Please send a few paragraphs and a picture to CSEAlumni@unt.edu
Alumni invited to help the UNT Robotics Society
|UNT Robotics Society President, Michael Mischo, and BOB
seated in the golf cart. From L to R in the back are Matt Ponce,
Nathanael Mathis, David Lowery, Jordan Simleness, Randy Burrow, Chase
Przilas, Mark Moudy, Andrew Hagar, Brett McCormick, James Spiares,
Patrick Schollenberger, and David Keathly, advisor.|
The Spring organizational meeting of the UNT Robotics Society was
held on January 28, 2011. David Keathly, advisor, talked about the
opportunities for the group this Spring. There are several robotics
competitions in which the Robotics Society might compete, including
the Dallas Personal Robotics Group (DPRG) and Microsoft's Imagine Cup
The UNT Robotics Society will have more formal meetings with speakers
and trips in the upcoming semester. David Keathly invited students to
suggest ideas for activities and fundraising. He said it is possible
the group could seek affiliation with the IEEE Robotics Society, if
there are 12 students who join the IEEE and the Robotics Society.
Joining IEEE would help the group gain a higher visibility and
provides students with a number of other benefits as well, Keathly
All students from the College of Engineering are invited to join from
the fields of computer engineering, mechanical engineering and
electrical engineering as well as engineering technology. Right now,
Keathly said, the group is working on automating a golf cart and
building a RC car-based drunk driving game/simulation for National
Engineering Week, as well as preparing for competitions.
Alumni are welcome to participate as part of the society in many ways.
We are always in need of guest speakers and subject-matter experts to
help with our projects. Sources for parts donations are also welcome
as well as sponsorships for competitions. You are also welcome to just
come out and have some fun with us! Regardless of your interests,
please contact David Keathly for more
information. The Robotics Society meets every Friday at noon in the
Senior Design Lab, F260, at Discovery Park, and other times as needed.
Be a "Professor for a Day"
The UNT College of Engineering and the CSE Department will celebrate
National Engineers Week February 21-25, 2011. You are invited to come
back to UNT to be a "Professor for a Day." All you need is a desire to
share your knowledge and experience with our undergraduate or graduate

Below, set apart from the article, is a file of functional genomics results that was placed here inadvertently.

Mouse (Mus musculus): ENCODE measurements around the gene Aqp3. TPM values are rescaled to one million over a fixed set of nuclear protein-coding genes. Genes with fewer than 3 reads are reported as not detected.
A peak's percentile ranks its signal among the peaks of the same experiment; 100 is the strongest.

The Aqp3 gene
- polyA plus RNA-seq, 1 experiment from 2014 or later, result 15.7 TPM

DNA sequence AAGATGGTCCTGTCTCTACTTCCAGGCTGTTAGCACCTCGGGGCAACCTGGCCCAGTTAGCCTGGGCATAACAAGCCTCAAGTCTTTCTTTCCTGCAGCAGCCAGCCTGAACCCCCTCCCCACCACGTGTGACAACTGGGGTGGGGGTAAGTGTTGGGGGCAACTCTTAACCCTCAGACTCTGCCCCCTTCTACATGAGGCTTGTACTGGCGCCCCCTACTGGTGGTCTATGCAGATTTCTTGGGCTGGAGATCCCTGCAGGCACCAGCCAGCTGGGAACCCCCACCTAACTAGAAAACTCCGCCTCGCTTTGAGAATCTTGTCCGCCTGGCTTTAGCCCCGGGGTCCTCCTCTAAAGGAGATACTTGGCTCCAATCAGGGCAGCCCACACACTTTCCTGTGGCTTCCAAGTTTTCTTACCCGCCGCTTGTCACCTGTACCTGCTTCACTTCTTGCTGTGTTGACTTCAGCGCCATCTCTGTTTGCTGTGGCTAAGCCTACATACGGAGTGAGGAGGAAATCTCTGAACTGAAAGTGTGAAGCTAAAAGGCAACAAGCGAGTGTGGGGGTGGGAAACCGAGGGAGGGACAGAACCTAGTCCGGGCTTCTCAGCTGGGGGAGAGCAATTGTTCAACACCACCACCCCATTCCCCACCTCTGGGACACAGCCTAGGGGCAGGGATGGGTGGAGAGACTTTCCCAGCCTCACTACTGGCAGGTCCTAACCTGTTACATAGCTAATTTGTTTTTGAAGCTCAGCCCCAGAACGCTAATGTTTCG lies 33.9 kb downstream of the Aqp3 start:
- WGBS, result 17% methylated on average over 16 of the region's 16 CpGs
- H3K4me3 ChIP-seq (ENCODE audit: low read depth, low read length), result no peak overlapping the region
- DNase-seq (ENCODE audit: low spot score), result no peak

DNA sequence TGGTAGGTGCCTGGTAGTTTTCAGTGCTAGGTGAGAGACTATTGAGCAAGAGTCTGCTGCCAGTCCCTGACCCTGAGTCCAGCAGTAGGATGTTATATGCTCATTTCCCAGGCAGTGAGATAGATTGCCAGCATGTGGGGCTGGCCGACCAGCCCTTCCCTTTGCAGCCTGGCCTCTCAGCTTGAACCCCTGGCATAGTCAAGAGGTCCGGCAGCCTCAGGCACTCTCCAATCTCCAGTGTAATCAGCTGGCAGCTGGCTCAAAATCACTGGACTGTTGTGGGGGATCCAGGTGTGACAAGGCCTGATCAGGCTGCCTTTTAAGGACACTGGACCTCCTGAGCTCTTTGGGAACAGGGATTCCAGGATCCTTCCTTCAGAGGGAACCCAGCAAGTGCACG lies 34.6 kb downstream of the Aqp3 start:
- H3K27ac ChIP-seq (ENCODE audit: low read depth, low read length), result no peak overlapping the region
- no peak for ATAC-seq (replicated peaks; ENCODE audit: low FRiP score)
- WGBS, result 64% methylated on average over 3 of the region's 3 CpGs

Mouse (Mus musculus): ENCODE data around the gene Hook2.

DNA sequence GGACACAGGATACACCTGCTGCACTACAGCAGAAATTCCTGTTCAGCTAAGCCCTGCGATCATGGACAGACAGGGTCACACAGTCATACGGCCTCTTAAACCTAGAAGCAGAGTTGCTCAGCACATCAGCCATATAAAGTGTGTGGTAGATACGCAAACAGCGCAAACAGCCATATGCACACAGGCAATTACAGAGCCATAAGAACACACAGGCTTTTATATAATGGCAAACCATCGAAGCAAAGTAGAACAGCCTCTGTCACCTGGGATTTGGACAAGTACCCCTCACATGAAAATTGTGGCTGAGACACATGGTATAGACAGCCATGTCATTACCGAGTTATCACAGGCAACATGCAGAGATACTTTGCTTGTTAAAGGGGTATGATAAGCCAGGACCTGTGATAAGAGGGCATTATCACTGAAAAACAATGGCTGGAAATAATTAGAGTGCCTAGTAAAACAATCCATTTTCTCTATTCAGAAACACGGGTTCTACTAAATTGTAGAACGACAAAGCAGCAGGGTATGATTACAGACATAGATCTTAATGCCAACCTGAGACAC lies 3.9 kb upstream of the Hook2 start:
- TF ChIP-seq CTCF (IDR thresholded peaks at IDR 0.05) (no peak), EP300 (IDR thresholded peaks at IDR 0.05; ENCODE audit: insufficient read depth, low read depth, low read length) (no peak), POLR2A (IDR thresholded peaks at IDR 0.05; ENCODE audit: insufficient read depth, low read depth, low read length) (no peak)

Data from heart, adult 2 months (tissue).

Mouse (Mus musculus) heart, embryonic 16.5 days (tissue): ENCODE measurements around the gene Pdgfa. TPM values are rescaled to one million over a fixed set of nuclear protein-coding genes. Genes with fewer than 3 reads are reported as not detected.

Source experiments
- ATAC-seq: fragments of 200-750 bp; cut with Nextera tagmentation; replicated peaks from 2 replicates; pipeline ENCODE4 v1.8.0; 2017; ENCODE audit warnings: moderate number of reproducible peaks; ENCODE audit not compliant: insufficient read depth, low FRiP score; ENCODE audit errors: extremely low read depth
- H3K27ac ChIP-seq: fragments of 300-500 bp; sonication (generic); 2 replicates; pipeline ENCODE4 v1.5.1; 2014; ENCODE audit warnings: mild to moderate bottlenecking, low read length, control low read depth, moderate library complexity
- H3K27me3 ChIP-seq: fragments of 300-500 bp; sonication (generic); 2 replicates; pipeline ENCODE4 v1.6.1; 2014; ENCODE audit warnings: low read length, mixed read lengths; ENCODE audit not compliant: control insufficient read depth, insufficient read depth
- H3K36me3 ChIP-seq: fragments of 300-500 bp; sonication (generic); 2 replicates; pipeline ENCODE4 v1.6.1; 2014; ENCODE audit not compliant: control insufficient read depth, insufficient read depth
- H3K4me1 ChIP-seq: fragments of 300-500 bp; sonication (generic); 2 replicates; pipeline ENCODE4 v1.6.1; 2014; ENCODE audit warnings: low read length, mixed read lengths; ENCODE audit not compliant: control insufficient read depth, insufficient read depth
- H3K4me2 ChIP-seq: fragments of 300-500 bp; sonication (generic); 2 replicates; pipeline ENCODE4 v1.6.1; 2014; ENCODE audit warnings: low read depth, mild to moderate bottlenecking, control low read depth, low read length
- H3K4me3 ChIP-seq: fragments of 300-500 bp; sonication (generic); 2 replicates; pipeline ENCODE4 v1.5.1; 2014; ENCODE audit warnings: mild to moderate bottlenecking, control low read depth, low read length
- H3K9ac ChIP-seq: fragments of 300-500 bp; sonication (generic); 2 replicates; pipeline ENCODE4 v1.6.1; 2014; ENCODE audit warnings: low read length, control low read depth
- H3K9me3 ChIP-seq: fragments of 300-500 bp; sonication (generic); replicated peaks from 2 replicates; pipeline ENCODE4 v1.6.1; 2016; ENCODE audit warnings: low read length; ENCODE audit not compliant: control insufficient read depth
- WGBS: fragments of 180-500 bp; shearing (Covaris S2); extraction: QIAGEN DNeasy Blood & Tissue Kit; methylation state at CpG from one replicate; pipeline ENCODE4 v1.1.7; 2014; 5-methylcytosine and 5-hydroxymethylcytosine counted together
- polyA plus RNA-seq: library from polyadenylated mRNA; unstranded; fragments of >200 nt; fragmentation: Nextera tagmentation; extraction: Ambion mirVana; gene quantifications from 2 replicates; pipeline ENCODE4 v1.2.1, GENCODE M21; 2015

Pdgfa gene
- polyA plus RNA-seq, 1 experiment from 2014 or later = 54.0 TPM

|Professor for a Day Andy Borman
(M.S. in Computer Science in 2006) with Don Retzlaff in CSCE 4410 and 4420|
We welcome the opportunity to have you talk about your career
experiences in Computer Science or Computer Engineering fields in our
classes. If you can't come during National Engineers Week, you are
invited to come when it is convenient for you. Check out the Spring 2011 schedule
and contact Genene Murphy
if you would like to be a "Professor for a Day" in our CSE Department.
Join UNT Computer Science alumni on Facebook
If you haven't checked us out yet on Facebook, please become an alumni
Don Retzlaff maintains this page and posts department news there. So far
there are just over 100 members and we hope you will become one too!
Facebook has several other UNT Alumni pages, including the UNT Alumni
Association. You can visit their page HERE. University of North Texas
has its own Facebook page HERE.
Join the UNT Computer Science Alumni page on Facebook now!
Two Ph.D. Graduates in Computer Science and Engineering
Tina Johnson received her Ph.D. in Computer Science and
Engineering at the December 2010 UNT graduation. Tina is pictured here
with Dr. Armin Mikler, her major professor.
Tina defended her dissertation "The Influence of Social Network Graph
Structure on Disease Dynamics in a Simulated Environment" in July
2010. In addition to Dr. Mikler, other dissertation committee members
included Dr. Suhasini Ramisetty-Mikler,
Dr. Philip H. Sweany, Dr. Samuel F. Atkinson,
and Dr. Xiaohui Yuan.
Tina is an assistant professor in Computer Science at Midwestern State
University in Wichita Falls, TX.
Tamara Schneider graduated with her Ph.D. in Computer Science